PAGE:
Pilot projects will be undertaken with the companies in the following countries:

Lafarge, a building materials producer with operations in Cameroon (Douala and Figuil) has trained health workers to provide HIV treatment to employees and their families in remote parts of the country. These can expand their services to the community where access to state-run facilities is limited or altogether absent. Bristol-Myers Squibb has announced they will replicate their primary prevention center of excellence in Gabarone Botswana in another African country which trains health professionals. In Ghana (Accra and Kumasi) Heineken, a beverage company, has been building HIV treatment facilities and training healthcare personnel. Now it is developing plans to ensure the facilities are sustainable and fully vested by the community. Tata Steel expanded its well-established workplace and community activities to encourage effective HIV/AIDS prevention through mass awareness and education. In Jamshedpur, India, the company has 21 community clinics serving 140,000 people that can be scaled-up to accommodate testing and treatment services for the community. Pfizer has announced that it will expand its community outreach programs through the Pfizer Global Health Fellow Initiative by seconding human resources executives to NGOs in developing countries including Kenya. In the Niger Delta region of Nigeria, Chevron Texaco and a number of companies in the extractive and energy industry will work together to consolidate their treatment networks including company hospitals and satellite clinics and to create broader community HIV treatment coverage. Companies in the extractive and energy industry will also partner at their sites in Russia (Sakhalin) to create broader networks of health care and HIV coverage. In South Africa, AngloAmerican and Eskom will pool resources such as clinics and skilled personnel in the “coal or power belt”, a region stretching over 500 kilometers where both companies have mines and power plants. DaimlerChrysler’s operation in East London has existing clinics, and they already share their healthcare staff with public sector services.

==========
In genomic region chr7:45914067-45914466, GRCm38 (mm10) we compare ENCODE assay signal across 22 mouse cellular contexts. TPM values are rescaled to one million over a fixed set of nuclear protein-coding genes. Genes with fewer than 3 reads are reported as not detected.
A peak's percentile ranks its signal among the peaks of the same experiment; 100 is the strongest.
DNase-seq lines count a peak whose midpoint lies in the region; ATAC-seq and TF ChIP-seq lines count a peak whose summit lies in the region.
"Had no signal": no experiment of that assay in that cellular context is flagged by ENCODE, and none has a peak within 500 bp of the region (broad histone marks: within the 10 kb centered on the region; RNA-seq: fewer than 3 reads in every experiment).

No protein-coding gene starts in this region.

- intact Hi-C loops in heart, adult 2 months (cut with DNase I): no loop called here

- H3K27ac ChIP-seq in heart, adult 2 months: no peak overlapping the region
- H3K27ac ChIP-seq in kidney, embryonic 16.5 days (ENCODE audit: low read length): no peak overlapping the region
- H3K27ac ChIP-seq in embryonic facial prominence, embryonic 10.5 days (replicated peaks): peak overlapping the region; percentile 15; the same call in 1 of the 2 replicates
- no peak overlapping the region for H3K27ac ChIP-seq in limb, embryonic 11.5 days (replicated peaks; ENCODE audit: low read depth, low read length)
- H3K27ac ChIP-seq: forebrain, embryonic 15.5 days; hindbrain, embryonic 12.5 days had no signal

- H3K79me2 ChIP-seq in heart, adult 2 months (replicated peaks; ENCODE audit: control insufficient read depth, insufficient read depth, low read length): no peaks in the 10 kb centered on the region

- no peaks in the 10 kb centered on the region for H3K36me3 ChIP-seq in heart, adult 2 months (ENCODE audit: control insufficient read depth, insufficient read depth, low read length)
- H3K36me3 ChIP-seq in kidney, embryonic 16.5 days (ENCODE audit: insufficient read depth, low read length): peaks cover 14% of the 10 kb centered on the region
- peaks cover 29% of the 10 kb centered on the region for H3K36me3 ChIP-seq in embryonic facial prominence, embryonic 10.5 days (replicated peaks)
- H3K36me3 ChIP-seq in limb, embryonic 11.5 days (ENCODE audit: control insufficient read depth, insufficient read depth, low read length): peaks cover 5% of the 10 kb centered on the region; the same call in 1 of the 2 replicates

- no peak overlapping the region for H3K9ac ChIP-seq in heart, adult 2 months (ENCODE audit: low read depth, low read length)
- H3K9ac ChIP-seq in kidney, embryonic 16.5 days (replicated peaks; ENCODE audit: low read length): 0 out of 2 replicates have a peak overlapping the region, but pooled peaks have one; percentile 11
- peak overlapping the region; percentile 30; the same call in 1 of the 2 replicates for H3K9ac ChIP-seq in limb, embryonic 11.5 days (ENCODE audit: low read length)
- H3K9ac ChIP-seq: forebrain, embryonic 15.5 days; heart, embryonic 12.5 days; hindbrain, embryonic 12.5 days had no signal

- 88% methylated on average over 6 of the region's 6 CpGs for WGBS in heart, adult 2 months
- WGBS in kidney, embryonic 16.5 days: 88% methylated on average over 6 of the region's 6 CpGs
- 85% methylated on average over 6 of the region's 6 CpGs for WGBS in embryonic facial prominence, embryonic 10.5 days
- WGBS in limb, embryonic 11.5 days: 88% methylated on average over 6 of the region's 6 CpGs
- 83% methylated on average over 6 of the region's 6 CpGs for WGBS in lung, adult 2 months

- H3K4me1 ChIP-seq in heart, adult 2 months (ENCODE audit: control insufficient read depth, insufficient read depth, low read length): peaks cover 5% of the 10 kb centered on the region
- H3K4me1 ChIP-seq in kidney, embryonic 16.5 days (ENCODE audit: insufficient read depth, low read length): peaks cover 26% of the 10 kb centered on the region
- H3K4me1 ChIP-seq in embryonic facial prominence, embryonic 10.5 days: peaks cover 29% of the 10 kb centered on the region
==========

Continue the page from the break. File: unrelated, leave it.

"As we work to more broadly engage resources to address the HIV/AIDS pandemic, the private sector has an enormously important role to play" said Ambassador Randall Tobias, the United States Global AIDS Coordinator. "I applaud the leadership being demonstrated by these nine companies"

Dr Peter Piot, Executive Director of UNAIDS said, "The GBC has always been at the forefront of innovative responses to AIDS through its highly effective advocacy with the business sector. This new initiative is one of the very first examples of genuine partnership between the public and private sector. It combines the individual strengths of companies and public health agencies to bring real HIV services for communities that desperately need them. Building on our long-established collaboration with the GBC, UNAIDS will provide the initiative with technical advice and support."

The International Labor Organizations and the World Economic Forum will also work to support the partnership.